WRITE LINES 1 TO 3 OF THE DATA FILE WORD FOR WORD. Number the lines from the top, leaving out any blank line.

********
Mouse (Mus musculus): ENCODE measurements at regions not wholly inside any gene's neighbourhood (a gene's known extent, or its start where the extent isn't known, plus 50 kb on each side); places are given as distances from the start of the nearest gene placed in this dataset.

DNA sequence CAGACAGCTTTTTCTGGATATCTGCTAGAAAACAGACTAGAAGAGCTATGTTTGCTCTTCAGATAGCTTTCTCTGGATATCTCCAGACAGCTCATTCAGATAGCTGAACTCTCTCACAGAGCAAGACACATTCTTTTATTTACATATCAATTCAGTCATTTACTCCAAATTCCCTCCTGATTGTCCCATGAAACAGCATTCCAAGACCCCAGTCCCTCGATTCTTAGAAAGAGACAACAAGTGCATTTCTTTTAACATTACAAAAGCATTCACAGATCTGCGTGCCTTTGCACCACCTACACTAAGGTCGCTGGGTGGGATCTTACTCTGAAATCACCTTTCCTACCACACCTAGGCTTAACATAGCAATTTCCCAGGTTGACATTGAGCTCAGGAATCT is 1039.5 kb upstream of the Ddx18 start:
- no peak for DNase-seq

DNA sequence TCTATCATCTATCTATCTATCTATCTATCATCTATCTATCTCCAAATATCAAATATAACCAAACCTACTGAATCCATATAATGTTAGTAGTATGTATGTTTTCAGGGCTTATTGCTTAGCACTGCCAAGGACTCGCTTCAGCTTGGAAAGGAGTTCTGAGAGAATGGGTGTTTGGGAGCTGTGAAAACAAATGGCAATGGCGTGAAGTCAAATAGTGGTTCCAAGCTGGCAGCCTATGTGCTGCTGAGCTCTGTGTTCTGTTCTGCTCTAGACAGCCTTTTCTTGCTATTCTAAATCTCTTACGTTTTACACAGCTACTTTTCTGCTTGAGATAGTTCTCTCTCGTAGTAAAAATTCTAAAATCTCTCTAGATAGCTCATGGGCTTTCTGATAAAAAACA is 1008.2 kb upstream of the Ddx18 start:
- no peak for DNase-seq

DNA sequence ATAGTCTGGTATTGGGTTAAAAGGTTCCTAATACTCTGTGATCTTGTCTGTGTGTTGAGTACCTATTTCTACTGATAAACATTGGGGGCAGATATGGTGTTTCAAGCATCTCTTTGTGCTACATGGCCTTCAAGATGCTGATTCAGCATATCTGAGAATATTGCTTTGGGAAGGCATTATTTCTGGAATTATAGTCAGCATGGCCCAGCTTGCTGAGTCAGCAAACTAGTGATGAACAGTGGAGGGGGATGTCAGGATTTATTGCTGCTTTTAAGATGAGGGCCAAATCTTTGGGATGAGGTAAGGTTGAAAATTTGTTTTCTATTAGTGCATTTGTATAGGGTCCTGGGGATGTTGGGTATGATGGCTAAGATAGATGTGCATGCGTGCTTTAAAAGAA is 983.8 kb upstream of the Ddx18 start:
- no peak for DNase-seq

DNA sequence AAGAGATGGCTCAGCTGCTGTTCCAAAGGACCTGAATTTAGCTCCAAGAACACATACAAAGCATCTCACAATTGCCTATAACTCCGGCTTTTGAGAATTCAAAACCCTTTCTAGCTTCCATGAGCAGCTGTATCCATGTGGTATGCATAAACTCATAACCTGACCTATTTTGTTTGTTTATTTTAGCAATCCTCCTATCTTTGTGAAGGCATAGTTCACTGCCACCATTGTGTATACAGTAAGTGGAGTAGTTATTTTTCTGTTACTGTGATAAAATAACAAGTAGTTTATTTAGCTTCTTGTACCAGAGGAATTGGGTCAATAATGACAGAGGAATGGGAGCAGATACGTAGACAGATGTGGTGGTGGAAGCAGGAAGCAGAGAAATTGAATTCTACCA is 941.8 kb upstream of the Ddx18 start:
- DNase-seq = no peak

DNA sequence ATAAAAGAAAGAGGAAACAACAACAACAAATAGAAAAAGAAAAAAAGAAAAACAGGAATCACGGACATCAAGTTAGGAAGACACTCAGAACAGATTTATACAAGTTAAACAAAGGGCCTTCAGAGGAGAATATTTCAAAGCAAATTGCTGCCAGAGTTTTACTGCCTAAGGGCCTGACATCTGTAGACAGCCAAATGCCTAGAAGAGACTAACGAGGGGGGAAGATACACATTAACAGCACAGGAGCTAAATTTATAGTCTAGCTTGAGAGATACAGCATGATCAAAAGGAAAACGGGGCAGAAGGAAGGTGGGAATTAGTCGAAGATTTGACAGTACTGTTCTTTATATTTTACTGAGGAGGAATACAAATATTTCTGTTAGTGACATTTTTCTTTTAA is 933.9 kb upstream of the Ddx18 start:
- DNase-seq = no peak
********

Mouse (Mus musculus): ENCODE measurements at regions not wholly inside any gene's neighbourhood (a gene's known extent, or its start where the extent isn't known, plus 50 kb on each side); places are given as distances from the start of the nearest gene placed in this dataset.

DNA sequence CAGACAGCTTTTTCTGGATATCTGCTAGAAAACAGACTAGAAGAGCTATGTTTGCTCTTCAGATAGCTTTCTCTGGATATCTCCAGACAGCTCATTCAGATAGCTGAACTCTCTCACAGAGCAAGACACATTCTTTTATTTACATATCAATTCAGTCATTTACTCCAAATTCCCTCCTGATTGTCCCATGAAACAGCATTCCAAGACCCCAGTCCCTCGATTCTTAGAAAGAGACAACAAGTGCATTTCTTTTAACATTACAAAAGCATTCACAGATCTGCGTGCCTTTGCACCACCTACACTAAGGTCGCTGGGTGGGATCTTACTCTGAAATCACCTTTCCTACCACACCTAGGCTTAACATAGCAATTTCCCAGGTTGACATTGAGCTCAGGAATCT is 1039.5 kb upstream of the Ddx18 start:
- no peak for DNase-seq